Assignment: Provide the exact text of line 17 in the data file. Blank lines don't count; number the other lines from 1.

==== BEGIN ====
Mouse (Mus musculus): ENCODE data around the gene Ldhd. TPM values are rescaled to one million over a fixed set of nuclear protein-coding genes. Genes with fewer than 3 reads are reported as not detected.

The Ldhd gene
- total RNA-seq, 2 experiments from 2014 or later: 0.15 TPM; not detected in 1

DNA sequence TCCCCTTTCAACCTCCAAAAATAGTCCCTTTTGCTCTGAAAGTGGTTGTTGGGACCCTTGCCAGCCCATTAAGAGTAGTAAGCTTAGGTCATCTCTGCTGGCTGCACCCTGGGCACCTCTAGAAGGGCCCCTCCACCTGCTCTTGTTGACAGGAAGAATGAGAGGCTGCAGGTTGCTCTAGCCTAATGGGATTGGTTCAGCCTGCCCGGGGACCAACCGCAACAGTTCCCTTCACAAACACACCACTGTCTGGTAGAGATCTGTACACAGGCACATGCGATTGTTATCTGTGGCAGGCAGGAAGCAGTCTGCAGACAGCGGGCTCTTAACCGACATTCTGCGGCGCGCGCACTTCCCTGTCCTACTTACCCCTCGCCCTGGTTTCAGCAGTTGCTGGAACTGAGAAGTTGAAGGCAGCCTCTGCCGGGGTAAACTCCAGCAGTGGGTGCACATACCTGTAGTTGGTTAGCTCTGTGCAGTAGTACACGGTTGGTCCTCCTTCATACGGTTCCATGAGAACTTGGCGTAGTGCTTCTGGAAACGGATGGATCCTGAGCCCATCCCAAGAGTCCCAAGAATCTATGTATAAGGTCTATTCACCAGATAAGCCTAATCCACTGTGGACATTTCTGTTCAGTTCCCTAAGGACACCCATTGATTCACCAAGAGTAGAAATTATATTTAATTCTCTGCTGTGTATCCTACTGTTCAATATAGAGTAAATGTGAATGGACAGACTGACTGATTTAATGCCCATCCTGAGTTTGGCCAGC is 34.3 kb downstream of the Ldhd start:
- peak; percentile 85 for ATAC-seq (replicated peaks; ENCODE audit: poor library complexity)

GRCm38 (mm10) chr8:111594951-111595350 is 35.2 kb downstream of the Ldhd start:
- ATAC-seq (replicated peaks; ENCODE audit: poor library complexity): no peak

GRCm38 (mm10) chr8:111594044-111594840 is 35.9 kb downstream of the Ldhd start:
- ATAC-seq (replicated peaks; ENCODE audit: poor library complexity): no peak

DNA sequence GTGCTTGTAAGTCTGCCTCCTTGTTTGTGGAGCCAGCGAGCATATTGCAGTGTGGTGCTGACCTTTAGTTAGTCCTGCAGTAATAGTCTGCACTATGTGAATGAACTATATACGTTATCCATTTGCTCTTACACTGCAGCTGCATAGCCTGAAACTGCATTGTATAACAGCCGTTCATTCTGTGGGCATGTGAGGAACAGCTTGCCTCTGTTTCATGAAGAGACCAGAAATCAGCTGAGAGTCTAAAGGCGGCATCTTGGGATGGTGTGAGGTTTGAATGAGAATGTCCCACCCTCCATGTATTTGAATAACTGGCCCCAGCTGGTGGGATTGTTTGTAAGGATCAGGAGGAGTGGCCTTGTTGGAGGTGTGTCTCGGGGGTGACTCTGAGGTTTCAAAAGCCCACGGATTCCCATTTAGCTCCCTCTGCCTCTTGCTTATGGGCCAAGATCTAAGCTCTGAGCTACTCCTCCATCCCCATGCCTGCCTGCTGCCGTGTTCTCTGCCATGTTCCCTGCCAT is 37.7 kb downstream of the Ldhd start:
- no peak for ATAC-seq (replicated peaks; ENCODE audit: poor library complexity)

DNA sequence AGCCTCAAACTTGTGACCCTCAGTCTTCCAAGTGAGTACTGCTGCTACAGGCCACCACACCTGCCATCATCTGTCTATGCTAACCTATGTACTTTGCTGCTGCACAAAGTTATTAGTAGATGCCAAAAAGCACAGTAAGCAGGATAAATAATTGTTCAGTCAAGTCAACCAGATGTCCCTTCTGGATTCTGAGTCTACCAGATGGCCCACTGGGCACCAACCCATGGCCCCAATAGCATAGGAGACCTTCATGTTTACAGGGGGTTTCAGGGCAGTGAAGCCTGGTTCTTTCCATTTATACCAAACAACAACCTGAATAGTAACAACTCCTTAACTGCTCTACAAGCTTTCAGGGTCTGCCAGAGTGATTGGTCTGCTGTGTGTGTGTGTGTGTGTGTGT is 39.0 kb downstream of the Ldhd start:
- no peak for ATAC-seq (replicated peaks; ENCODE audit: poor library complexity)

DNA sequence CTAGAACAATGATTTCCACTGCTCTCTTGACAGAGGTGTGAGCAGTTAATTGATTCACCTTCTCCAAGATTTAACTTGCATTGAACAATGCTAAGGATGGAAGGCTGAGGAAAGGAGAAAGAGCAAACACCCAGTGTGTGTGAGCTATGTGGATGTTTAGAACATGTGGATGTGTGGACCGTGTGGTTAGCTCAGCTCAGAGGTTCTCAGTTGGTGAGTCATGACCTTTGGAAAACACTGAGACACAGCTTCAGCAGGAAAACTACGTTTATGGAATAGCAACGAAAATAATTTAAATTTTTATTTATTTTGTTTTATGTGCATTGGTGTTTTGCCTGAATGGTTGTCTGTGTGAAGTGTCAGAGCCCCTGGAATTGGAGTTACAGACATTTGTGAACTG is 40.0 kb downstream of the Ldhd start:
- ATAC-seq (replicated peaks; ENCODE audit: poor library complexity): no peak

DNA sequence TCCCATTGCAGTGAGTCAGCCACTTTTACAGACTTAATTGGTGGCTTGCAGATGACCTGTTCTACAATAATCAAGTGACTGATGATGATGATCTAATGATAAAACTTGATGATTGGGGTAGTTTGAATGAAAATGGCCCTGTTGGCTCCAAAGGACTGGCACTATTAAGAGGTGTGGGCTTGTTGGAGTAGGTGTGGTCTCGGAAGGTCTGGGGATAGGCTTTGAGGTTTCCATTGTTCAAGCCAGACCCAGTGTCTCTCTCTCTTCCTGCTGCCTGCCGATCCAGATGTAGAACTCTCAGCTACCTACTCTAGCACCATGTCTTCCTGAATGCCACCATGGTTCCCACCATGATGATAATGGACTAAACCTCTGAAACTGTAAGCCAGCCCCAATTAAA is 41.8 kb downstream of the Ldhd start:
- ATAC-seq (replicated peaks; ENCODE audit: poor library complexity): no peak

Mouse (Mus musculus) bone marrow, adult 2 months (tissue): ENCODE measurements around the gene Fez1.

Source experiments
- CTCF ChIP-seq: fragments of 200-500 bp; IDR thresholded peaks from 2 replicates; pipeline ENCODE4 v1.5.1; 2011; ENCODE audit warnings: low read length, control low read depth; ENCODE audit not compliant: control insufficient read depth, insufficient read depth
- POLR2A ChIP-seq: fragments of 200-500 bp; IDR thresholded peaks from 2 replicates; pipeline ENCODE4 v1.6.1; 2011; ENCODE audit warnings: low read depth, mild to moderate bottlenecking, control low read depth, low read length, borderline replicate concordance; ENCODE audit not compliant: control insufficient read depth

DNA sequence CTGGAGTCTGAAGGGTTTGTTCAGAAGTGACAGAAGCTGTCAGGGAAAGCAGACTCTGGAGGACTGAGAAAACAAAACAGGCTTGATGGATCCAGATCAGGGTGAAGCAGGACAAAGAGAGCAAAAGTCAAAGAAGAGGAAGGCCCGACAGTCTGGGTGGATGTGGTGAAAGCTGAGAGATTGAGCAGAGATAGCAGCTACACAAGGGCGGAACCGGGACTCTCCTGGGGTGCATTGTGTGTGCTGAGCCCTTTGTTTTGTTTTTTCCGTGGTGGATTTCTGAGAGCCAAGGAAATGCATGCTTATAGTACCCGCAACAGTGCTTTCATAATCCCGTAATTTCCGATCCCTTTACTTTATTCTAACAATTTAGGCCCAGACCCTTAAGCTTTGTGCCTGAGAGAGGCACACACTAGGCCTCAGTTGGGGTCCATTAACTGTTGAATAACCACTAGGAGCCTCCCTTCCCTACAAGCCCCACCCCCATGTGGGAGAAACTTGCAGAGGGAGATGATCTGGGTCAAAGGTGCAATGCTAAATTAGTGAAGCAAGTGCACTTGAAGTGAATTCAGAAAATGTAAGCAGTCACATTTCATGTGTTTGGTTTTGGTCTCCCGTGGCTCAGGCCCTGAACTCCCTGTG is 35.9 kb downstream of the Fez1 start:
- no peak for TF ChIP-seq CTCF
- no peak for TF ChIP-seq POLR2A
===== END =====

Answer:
- ATAC-seq (replicated peaks; ENCODE audit: poor library complexity): no peak